Dalia’s has six other locations in the area, most of them take-out or delivery only. I thought Dalia’s pizza buffet might be unique, but CiCi’s Pizza, a Texas-based buffet chain, now has a location in Chino Hills (4200 Chino Hills Parkway).

It’s an interesting concept and Dalia’s does seem to be trying. I might even go back for the novelty factor. I wish the pizza were better, though.

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Restaurant of the Week: Kula

Kula Revolving Sushi Bar, 9659 Milliken Ave. (at 4th), Rancho Cucamonga

Said to be the Inland Empire’s first revolving sushi bar, Kula opened in August 2012 across from Ontario Mills. It’s a Southern California chain with six other locations, including Rowland Heights. Revolving would seem to imply it’s round, but really it’s a conveyor belt that wends its way around the room. It’s almost like an elaborate model train layout, only with salmon nigiri instead of coal cars.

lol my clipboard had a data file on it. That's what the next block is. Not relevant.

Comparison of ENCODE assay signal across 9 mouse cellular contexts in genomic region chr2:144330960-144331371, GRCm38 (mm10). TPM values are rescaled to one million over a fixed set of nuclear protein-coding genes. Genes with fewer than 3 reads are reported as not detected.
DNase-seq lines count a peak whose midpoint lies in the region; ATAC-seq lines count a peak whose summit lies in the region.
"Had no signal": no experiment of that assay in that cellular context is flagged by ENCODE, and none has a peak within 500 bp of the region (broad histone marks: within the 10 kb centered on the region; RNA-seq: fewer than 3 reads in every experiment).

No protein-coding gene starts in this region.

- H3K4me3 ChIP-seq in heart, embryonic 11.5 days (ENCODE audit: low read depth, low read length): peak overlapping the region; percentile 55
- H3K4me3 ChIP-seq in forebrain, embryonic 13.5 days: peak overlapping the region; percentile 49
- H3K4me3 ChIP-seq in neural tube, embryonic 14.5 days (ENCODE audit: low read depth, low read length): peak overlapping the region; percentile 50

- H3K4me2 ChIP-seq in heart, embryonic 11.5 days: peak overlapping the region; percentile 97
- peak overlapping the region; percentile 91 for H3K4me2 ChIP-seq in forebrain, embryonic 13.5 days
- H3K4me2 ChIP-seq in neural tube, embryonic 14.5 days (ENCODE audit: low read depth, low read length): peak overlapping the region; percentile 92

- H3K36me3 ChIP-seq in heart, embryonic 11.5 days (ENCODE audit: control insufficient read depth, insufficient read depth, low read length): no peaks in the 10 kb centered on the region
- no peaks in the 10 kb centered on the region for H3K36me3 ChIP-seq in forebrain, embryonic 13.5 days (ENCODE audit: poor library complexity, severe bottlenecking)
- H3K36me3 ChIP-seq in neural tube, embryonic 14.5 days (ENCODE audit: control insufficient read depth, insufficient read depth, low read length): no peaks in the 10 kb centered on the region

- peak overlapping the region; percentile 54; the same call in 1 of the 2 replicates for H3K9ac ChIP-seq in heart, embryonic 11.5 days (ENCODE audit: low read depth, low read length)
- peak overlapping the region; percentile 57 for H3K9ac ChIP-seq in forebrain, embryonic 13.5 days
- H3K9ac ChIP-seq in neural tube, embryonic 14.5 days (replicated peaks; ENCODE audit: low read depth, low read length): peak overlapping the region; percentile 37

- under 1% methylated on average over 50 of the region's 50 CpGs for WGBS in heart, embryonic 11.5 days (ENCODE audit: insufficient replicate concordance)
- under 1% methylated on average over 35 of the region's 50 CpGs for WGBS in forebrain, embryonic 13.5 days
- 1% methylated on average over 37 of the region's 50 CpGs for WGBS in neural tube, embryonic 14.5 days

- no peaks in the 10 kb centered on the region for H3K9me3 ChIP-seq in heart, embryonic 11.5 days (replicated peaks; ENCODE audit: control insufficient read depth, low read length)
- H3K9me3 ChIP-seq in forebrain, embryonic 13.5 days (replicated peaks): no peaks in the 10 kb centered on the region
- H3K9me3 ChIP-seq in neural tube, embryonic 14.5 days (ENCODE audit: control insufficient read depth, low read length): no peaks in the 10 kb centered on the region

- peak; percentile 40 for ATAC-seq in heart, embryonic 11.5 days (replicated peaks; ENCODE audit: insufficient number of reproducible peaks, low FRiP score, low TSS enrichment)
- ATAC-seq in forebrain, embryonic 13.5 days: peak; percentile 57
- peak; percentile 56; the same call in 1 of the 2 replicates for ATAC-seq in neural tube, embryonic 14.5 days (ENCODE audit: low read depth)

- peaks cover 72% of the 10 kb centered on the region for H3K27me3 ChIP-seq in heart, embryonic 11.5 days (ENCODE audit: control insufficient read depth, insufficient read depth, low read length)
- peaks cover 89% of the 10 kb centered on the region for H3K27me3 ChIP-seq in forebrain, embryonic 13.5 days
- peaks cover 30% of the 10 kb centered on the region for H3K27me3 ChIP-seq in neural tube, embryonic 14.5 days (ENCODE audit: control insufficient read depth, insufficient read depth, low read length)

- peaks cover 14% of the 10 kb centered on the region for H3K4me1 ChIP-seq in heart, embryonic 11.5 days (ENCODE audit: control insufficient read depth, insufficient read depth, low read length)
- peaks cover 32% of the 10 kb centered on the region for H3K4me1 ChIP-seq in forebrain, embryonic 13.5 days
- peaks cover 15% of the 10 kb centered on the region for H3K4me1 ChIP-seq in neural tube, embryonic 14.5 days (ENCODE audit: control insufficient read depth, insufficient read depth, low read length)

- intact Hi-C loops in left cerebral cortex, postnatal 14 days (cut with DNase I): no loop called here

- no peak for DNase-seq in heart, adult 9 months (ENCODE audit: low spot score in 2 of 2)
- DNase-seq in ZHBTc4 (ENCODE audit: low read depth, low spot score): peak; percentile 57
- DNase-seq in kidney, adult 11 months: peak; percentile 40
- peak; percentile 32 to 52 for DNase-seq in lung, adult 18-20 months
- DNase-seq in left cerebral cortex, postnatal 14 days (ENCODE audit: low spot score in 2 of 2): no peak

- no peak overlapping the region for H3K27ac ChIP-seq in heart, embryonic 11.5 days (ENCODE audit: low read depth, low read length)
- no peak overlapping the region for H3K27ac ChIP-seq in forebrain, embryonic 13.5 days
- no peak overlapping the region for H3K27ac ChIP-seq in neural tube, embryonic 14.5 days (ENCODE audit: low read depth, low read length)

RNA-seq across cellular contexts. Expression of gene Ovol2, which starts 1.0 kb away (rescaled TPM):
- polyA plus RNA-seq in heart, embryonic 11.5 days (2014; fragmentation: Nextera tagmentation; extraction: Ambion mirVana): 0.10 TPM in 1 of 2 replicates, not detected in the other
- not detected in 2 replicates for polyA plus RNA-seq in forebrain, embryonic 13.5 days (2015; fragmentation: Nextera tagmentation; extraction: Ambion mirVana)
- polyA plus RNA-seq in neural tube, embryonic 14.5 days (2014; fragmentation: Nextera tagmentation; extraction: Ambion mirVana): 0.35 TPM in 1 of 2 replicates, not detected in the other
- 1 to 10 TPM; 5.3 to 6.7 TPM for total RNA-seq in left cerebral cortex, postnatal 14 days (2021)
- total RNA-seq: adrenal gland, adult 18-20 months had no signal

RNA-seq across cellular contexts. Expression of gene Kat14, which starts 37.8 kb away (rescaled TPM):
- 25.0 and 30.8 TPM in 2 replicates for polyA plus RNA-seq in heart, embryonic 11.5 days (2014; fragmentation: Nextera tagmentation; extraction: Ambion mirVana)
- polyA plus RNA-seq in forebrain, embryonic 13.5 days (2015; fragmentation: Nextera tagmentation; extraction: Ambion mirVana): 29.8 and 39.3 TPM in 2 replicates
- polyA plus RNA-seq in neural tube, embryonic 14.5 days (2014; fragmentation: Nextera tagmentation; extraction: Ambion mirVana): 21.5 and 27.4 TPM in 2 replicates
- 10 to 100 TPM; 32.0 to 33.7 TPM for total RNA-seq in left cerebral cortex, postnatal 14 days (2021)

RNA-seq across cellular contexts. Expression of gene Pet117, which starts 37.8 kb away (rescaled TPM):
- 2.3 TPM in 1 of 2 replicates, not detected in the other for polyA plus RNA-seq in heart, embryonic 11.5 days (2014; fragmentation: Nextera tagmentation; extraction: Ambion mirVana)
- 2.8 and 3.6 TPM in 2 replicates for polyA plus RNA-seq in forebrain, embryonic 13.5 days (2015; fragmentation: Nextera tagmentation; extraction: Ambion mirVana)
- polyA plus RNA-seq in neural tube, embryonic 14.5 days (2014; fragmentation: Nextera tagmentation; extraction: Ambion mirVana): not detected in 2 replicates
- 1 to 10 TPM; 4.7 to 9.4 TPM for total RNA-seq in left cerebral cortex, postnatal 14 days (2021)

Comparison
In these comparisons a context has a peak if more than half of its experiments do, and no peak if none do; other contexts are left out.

Almost everything is $2, whether it’s sushi, hand rolls, cut rolls, salads, grill items, desserts or sodas. (Udon, however, is $5.) No matter where you sit, plates trundle by, covered by a clear plastic lid, ready to be snagged off the belt. A friend and I had lunch the other day, leaving stuffed after a total bill of $32.

Kula isn’t the place to go for high-end sushi, obviously, and the cuts of fish were thinner than is typical. Most plates had two pieces, meaning you and a companion could each have one piece and move on. The experience was novel, and if you’re undemanding, the sushi is good enough. You can sit at the sushi bar if you like conversing with the chefs, although they seem busy cranking out the sushi; for everyone else, you don’t really have to deal with anyone. It’s kind of like the automats of old.

The closer you sit to the bar, the fresher your items, potentially. We sat in the middle of the room. Pointing to the folks at the far end, my friend commented, “Those people really get whatever it is we don’t want.” I suppose the people at the bar were saying that about us.

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Restaurant of the Week: Flamingo Palms

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Flamingo Palms, 11400 4th St. (at Pittsburgh), Rancho Cucamonga

Cuban restaurants have come and gone out here like the tide against the Havana shoreline, but Flamingo Palms seems to be succeeding. After a few years in Rancho Cucamonga in a charmless Archibald Avenue business park, the restaurant moved in April to a higher-profile location across from Ontario Mills, in a space that briefly housed a Camille’s Sidewalk Cafe.